Chen Guangcheng is gone, but his village stays locked down
LINYI, China — At the turnoff for the sleepy farming village of Dongshigu, a man wearing a straw hat appears to be selling watermelons at a rough-hewn stand. But when an approaching car slows, burly young men dart out from behind the nearby concrete house and rush to head it off.
“It’s not a real fruit stand. They’re pretending to sell watermelons so they can spy on people coming in and out of the village,” said a 44-year-old farmer surnamed Sun from a village across the road.
Black cars with camouflage cloth over their license plates — paramilitary, say villagers — hover at intersections along the main road near Dongshigu. Men lurk in a peach orchard to intercept pedestrians.
The prisoner is gone, but the prison hasn’t shut down.
After 19 months under house arrest in Dongshigu, blind activist Chen Guangcheng escaped last month by climbing a wall at night and making his way to the U.S. Embassy in Beijing. He was flown to New York with his wife and two children.
All of which adds a touch of the “closing the barn door after the horse has bolted” absurdity to the level of security here. Weeks after Chen’s escape, Dongshigu and three surrounding villages, with a combined population of 2,500, remain under virtual lockdown.
The surreal cordon is symptomatic of a Chinese security apparatus so paranoid that any sign of resistance creates an overreaction, which gives rise to more resistance.
“They spend so much money on security, and it only makes China less secure,” said Zhao Zhenrong, a retired Communist Party official from western China, who this month launched a petition drive to remove Zhou Yongkang, the national security czar who is also under fire for his support of ousted Politburo member Bo Xilai.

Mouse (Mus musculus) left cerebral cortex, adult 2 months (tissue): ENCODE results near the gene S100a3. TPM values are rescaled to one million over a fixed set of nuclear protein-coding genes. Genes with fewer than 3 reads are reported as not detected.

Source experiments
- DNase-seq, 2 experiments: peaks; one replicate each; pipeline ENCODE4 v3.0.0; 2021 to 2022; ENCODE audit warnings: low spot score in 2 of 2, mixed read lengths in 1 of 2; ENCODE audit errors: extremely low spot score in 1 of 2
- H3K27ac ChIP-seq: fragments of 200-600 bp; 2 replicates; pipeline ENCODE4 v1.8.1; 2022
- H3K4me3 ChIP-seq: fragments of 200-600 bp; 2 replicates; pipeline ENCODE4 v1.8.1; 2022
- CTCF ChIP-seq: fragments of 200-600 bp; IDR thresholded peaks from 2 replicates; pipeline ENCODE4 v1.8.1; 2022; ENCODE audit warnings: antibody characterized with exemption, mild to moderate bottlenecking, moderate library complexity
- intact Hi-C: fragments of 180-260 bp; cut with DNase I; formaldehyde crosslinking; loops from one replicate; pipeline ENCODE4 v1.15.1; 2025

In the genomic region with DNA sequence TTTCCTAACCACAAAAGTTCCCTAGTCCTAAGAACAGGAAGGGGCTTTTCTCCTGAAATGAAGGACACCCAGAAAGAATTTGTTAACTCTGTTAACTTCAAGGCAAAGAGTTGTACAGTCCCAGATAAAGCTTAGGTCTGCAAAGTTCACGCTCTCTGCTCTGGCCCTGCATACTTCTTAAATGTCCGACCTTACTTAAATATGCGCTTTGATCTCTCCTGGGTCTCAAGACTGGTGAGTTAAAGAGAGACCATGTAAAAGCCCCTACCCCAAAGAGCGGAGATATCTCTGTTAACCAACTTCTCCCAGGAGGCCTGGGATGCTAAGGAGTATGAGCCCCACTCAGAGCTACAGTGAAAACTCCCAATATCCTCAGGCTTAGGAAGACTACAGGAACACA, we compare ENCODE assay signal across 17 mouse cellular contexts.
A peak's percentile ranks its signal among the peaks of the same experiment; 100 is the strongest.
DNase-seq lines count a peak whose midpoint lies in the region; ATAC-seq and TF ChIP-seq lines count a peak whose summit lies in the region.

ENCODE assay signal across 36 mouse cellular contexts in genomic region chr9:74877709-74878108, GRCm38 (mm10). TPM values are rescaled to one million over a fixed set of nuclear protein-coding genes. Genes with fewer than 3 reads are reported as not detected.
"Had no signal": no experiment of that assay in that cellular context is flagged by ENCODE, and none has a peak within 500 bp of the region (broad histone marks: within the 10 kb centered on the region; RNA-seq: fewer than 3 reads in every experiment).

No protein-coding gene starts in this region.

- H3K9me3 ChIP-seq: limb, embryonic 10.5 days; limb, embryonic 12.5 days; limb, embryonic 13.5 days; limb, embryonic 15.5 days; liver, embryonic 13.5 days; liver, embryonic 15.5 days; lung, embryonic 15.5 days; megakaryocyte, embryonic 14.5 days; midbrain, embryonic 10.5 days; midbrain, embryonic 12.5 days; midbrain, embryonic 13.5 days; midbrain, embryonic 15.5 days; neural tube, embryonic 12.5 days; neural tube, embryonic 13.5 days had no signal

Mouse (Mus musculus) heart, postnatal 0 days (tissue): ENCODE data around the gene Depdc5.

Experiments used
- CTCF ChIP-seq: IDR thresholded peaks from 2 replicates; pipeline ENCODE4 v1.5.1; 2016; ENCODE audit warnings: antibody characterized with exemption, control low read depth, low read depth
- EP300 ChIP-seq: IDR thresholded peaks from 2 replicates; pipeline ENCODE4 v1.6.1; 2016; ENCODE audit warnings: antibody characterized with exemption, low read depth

Chen, a self-trained lawyer who campaigned against abuses by family-planning officials, says one of the security officials told him that 70 million yuan — about $11 million at today’s exchange rate — had been earmarked to keep him isolated in Dongshigu since 2005.
“Local officials don’t want this saga to end, because it will cut off their biggest source of income,” Chen said in a telephone interview on the eve of his departure for New York.
Depending on the time, a few dozen to more than 100 security personnel are on duty guarding Dongshigu and surrounding villages, locals say. About one-quarter of them are police or municipal employees. The rest are what are called da shou, or “beating hands.” Many are relatives of local cadres and they usually earn 100 Chinese yuan, or about $16 a day — good wages in these parts.
If anything, Chen’s escape has only served to infuriate the Communist Party cadres who ordered the security cordon in the first place.
“After little blind guy escaped, they got frightened,” said 85-year-old Shao Shijiang, using a popular nickname for Chen. On Thursday, he pointed out to reporters the security personnel hiding in the fields in his village, Xishigu, which is on the other side of a small, muddy river from Dongshigu.
“There are men over there. In the trees too. Next to the road,” he said gesturing toward a pedestrian bridge over the river. “Little blind guy has caused us lots of trouble.”